6 Methods for Harvesting Rainwater

Choosing the right method for harvesting rainwater is essential to making your urban homestead more sustainable.

| April 30, 2014

Written for city dwellers by city dwellers, The Urban Homestead (Process Media, 2010) is an illustrated instruction guidebook for the homesteading movement. Kelly Croyne and Erik Knutzen show how to grow and preserve your own food, clean your house without resorting to toxins and raise animals in your own backyard. This excerpt from “Be Your Own Utility”  gives six of the best methods for harvesting rainwater, as well as instructions on how to build your own water barrel.

After conservation, the second step toward water independence is harvesting rainwater. The number of ways you can go about this might surprise you.

Six Methods for Harvesting Rainwater

Rainwater harvesting is an easy and positive course of action for people in nearly every climate in the world. Living in a dry place such as the desert southwest may make it seem more urgent, but no matter where we live, rainwater harvesting is a positive step toward changing our attitude toward the water that falls for free from the sky. Rainwater can be sent to where nature intended it to go — to the soil.

The most important step in formulating a rainwater harvesting strategy is careful observation of present conditions. Where does water flow when it rains? Rainwater harvesting expert Brad Lancaster suggests working from the highest point in your yard to the lowest point. For most of us the highest point will be the roof of the house, but other high points could include sidewalks, decks, outbuildings, or your neighbor’s driveway. Observe where water goes in a rainstorm or when the neighbors overwater their lawn and ask yourself if there is a way to direct this runoff to where it will percolate into the soil and water your plants.

Rainwater Harvesting Technique 1

Become A Radical Depaver
Our first concern is to minimize the impermeable surfaces that prevent rain and earth from meeting. Your initial step in harvesting rainwater has nothing to do with barrels or pipes. Instead, you’re going to pick up a sledgehammer. In so doing you will eliminate, as much as you can, every impermeable surface that prevents rainwater from getting into your soil where it belongs.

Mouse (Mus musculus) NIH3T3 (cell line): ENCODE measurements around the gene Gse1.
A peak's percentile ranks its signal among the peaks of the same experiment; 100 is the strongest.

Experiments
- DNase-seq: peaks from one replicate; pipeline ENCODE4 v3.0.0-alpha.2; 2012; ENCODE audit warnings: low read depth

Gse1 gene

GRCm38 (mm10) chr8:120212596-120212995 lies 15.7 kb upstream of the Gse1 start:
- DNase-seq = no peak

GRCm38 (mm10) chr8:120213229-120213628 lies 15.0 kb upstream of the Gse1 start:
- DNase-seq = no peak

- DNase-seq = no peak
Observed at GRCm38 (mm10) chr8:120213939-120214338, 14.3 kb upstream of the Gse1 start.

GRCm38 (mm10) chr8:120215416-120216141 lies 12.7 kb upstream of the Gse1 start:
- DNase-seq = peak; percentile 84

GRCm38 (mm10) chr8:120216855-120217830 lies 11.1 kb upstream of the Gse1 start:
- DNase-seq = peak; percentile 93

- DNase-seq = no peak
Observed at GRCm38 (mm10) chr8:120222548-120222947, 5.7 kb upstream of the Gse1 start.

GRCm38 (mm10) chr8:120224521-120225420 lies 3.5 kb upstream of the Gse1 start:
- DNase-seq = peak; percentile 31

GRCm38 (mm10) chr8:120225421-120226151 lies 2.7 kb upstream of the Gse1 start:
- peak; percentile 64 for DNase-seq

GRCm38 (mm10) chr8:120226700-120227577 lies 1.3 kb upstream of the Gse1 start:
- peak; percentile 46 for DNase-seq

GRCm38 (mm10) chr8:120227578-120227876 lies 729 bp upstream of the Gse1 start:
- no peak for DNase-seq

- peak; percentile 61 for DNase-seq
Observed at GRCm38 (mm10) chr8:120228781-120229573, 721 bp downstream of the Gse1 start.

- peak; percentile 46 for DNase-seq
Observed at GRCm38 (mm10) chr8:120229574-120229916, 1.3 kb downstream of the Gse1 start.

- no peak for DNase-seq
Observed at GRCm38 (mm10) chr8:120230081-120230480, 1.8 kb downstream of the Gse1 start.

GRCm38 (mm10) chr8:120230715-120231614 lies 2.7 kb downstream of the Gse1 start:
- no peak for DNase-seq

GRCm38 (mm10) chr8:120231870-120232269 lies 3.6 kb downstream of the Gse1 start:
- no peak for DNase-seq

7/4/2018 5:02:59 PM

Rainwater harvesting is not illegal. It was heavily restricted in Colorado, Washington and Utah until 2009, but all three states have since relaxed their bans. In six or seven other states, rainwater harvesting is regulated -- you have to obtain a permit, which is in most cases is about making certain that your harvesting equipment doesn't contaminate groundwater -- but not illegal. (You have to obtain permits to construct houses or drive automobiles, but that doesn't make people claim such activities are "illegal.") The guy in Colorado who was jailed for 30 days in 2012 had been denied his permit, but went ahead and built three giant reservoirs anyway -- in other words, his real offence was defying the state regulatory agency. The Internet, not being subject to any kind of screening or editing, is a great place to plant and spread misinformation for political purposes. Re-read any of those "rainwater collecting is illegal" articles and you'll note the political spin, which is a first hint that the article is exaggerated. Here is a link to one of the more balanced ones:

10/19/2017 3:56:24 PM

Ohio actually offers tax incentives to those that harvest rainwater with systems that create potable water. I am not sure why people are under the impression that it is illegal to harvest rainwater. I know that several cities require enclosed and aesthetically pleasant systems that will not breed mosquitoes or look like the Beverly Hillbillies are living in the hood. But it is not illegal, just regulated, like everything else.

10/19/2017 12:44:23 PM

We use a 1000 gallon (imperial) tank to harvest rainfall from the roof although the tanks aren't necessarily cheap. Most people use smaller tanks. We use our tank water for the garden, drinking water and plan to use it for the bathroom but still need the plumbing installed. Perth rainfall averages 28.5 in. (725 mm) most of it in winter. Sprinkler rosters were introduced in 2001 and made permanent across WA in 2007 (2 allocated days per week or 3 days if you have a bore) with recommended limit of 10 mins. We have had permanent sprinkler bans throughout winter since 2010.

mother earth news fair 2018 schedule


Next: September 14-16, 2018
Seven Springs, PA

Whether you want to learn how to grow and raise your own food, build your own root cellar, or create a green dream home, come out and learn everything you need to know — and then some!


Subscribe Today - Pay Now & Save 64% Off the Cover Price

Money-Saving Tips in Every Issue!

Mother Earth NewsAt MOTHER EARTH NEWS, we are dedicated to conserving our planet's natural resources while helping you conserve your financial resources. You'll find tips for slashing heating bills, growing fresh, natural produce at home, and more. That's why we want you to save money and trees by subscribing through our earth-friendly automatic renewal savings plan. By paying with a credit card, you save an additional $5 and get 6 issues of MOTHER EARTH NEWS for only $12.95 (USA only).

You may also use the Bill Me option and pay $17.95 for 6 issues.

Canadian Subscribers - Click Here
International Subscribers - Click Here
Canadian subscriptions: 1 year (includes postage & GST).

Facebook Pinterest Instagram YouTube Twitter flipboard